Huzzah! This morning I published my first post to the Adaptive Path weblog, and people have been stoked on it all day. I’ve been working on designing the iPhone application to go along with the learning website, and a large part of my contribution to the project so far has been sketching. Sketching, sketching, sketching.

I talk about it all in the post, but I can summarize it here as well. has a series of awesome learning games, based on heavy research into human psychology, that are designed to help you learn and retain facts. They have totally hit a sweet spot with people trying to learn other languages, and with the iPhone app we wanted to help people continue their learning, any place, any time. Their existing web-based games feature a sort of “flash cards on steroids” rhythm, which turns out to be a great functional description, but a poor metaphor for their actual gamelike feel. Thus, our goal with the iPhone app is to design something that perhaps resembles index cards at its most basic level, but from an experiential standpoint is a hell of a lot more fun.

Interaction Metaphor Explorations

And so, we began exploring metaphors. What makes something fun? What makes something gamelike? Alexa and Dan turned me loose with my sketchbook, and I began brainstorming enormous lists around such concepts as the materiality of the gamespace, the movements people perform to interact with the artifacts in the game, and how to best represent time and progress. I generated dozens and dozens of ideas, drawing inspiration from dollar store games to radio dials to Wooly Willy. Throughout my thought process I roughed these guys out on paper, giving ourselves a constant stream of tangible artifacts to look at, reflect on, believe in, or challenge. I talk about this process a bit more in this video, where I walk through my sketchbook with Chris and John, my fellow summer associates.

From these explorations I brought a few ideas up into a bit more coherence, which I talk about here:

"Your World" Concept

We shared all this work with the client, who is absolutely stoked with it. In their blog post regarding this project they speak of a “super-talented summer associate” who produced some pretty cool visual explorations, but when they say that I wonder if they have me confused with Dave Pederson (a.k.a. “The Other Chris”, a.k.a. “The Mysterious Fourth Intern”).

Again, the thread at the Adaptive Path blog can fill you in on all the details. Needless to day, it is an absolute delight working with the fine folks at Cerego, and it is all thanks to them that we can be so open about our process in designing their iPhone app.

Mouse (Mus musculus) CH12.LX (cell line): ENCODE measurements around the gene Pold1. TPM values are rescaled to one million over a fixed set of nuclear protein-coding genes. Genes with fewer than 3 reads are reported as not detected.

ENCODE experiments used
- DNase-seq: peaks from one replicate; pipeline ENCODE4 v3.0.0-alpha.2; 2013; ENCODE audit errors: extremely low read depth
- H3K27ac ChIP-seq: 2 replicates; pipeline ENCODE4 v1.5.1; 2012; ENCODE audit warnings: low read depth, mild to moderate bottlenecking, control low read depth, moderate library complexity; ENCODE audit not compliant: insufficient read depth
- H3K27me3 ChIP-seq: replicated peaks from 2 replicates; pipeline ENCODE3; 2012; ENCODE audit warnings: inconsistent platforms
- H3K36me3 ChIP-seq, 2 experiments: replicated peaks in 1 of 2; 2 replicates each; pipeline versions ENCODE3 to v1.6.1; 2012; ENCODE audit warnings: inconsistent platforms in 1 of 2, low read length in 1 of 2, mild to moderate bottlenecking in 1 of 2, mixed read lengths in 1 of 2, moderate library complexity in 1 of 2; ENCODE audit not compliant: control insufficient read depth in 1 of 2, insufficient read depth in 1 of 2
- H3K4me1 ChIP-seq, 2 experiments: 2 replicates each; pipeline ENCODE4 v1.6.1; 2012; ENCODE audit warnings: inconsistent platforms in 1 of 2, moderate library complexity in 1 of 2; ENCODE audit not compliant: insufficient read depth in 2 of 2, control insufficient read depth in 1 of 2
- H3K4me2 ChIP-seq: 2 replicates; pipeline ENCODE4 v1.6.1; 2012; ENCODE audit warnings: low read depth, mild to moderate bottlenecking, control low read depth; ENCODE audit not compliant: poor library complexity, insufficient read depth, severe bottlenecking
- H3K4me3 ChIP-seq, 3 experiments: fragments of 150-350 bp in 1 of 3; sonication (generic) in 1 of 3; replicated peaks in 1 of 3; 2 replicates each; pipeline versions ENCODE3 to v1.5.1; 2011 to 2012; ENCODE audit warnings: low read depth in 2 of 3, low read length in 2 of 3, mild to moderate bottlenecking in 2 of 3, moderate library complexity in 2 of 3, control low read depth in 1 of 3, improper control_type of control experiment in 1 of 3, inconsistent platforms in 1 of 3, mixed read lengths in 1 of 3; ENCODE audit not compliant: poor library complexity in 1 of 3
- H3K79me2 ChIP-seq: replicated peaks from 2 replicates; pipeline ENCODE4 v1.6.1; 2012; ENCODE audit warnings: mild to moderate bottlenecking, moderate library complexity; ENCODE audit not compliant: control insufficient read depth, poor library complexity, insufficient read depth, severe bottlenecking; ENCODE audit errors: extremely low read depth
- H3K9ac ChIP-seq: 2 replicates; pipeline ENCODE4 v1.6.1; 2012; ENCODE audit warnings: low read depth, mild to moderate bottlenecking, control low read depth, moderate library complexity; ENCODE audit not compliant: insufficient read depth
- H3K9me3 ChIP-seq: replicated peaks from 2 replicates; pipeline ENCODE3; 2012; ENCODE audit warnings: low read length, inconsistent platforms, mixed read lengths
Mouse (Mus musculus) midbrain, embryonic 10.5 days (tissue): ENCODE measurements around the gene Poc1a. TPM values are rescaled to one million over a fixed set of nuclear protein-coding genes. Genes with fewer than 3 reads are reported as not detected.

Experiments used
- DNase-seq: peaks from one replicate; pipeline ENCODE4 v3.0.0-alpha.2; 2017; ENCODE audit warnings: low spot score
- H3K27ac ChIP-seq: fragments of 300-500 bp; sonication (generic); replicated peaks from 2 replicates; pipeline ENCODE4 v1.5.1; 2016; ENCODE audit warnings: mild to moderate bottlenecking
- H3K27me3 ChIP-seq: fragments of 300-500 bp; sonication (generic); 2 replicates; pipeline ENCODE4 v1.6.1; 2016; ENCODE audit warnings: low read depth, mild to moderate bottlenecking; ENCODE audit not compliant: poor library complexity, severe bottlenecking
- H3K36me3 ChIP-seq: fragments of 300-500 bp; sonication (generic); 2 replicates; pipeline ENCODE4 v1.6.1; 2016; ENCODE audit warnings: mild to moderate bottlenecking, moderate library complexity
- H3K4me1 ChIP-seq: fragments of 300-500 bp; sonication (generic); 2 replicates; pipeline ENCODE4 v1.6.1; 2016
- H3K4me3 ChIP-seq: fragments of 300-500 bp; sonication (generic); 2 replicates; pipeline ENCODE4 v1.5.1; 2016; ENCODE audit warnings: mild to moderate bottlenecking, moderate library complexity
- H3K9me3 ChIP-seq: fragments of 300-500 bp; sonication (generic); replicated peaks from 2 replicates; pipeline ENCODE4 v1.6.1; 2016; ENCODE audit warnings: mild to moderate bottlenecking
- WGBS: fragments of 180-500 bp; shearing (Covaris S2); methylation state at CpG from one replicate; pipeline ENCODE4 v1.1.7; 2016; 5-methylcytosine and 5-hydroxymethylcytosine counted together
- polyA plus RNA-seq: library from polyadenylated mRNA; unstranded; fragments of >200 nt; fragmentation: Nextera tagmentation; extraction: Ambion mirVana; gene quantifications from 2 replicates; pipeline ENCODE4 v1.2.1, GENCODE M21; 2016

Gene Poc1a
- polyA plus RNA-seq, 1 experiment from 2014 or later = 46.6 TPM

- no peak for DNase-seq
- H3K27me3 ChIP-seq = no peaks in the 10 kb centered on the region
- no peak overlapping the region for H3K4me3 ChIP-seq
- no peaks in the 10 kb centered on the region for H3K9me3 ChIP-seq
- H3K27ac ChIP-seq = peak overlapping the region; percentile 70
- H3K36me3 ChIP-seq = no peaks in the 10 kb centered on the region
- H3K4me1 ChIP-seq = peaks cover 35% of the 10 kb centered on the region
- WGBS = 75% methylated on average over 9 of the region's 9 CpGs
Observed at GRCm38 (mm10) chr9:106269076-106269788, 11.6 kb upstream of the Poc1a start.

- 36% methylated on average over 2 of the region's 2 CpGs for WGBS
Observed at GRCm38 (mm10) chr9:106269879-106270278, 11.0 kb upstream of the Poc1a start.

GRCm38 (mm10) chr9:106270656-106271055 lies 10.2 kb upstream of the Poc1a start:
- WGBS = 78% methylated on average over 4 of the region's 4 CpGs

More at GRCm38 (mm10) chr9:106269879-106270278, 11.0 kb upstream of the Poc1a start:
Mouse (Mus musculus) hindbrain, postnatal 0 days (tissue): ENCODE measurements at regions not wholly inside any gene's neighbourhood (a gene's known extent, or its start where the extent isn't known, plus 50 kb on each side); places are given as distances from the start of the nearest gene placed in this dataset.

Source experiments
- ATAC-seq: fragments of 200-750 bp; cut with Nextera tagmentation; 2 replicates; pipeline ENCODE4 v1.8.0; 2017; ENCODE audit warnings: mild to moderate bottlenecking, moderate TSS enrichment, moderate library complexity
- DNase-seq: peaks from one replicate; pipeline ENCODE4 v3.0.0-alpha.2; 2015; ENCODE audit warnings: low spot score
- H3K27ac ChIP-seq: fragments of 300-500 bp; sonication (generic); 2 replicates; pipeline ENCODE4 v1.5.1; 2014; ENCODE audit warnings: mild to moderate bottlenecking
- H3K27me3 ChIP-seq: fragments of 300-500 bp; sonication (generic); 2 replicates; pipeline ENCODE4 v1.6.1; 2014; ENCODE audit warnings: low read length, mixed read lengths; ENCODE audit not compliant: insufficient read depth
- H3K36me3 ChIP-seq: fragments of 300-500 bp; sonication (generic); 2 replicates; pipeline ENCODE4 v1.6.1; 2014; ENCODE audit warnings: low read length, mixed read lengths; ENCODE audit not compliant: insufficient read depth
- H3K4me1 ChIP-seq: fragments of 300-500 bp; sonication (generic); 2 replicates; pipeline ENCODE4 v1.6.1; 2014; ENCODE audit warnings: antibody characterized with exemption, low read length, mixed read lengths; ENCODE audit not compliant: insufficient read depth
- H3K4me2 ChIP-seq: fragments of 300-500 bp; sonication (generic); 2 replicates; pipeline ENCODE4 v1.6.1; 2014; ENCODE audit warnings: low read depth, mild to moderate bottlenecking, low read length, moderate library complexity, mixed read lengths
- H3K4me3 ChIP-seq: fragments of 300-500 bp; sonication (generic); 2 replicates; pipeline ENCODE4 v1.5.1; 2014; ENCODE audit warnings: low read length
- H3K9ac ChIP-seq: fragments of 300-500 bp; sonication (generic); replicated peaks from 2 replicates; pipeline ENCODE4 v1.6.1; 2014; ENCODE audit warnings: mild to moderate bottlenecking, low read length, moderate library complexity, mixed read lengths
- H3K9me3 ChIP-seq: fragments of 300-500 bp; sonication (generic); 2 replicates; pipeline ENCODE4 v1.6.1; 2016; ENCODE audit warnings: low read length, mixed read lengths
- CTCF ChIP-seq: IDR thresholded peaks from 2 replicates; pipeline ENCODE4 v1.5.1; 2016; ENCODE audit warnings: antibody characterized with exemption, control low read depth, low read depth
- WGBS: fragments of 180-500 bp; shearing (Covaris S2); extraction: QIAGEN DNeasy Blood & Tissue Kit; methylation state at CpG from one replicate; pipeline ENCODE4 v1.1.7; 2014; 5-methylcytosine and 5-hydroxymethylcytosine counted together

Oliver’s Simple Fluid Dynamics Generator

God damn this is cool. Click and drag in the black square to make the magic happen. Works best in the smokin’ Safari 4.0, because this beast is heavy on the Javascript. In any other browser you’ll wonder what in the hell I’m gettin’ so worked up about.

Stuff like this just feeds my existing obsession with introducing deliberate thought and consideration into the texture and materiality of our digital interfaces. Seriously, computer interaction that exhibits natural physical properties, either felt, observed or otherwise perceived, really gets my blood going.


Collapsing Navigation in jQuery


Accordion menus, collapsing navigation, f’eh. Everyone’s got their own version, including the one native to jQuery UI. I’ve never really been satisfied with any of them, however, so I took a stab at rolling my own. I built it in two versions, one that only allows you to have one navigation section open one at a time, and one that allows multiple sections.

If you have poor impulse control and just want to skip to the code demos, you can check out the implementations here:

Stylized “One-At-A-Time” Collapsing Navigation
Stylized “Many-At-A-Time” Collapsing Navigation

Making the magic sauce.

Here’s the basic code that makes it happen. I’ll only outline the “one-at-a-time” implementation here, but the “many-at-a-time” version is remarkably similar. All these code examples are available on the demo pages as well.

First, use this HTML code, or something similar to it. Basically, what you need is a series of double-nested unordered lists with the proper ID.

<ul id="collapsing-nav">
	<li><span>Main Nav One</span>
			<li><a href="#">Sub Nav One</a></li>
			<li><a href="#">Sub Nav Two</a></li>
			<li><a href="#">Sub Nav Three</a></li>
	<li><span>Main Nav Two</span>
			<li><a href="#">Sub Nav One</a></li>
			<li><a href="#">Sub Nav Two</a></li>
			<li><a href="#">Sub Nav Three</a></li>
	<li><span>Main Nav Three</span>
			<li><a href="#">Sub Nav One</a></li>
			<li><a href="#">Sub Nav Two</a></li>
			<li><a href="#">Sub Nav Three</a></li>

Next, these are the raw CSS styles that you’ll need to create the effect. Once you understand what’s going on, feel free to customize these rules however you see fit.

<style type="text/css">
	ul#collapsing-nav li a {
		color: #00f;
		text-decoration: underline;

	ul#collapsing-nav li a:hover {
		color: #f00;

	body.enhanced ul#collapsing-nav span {
		color: #00f;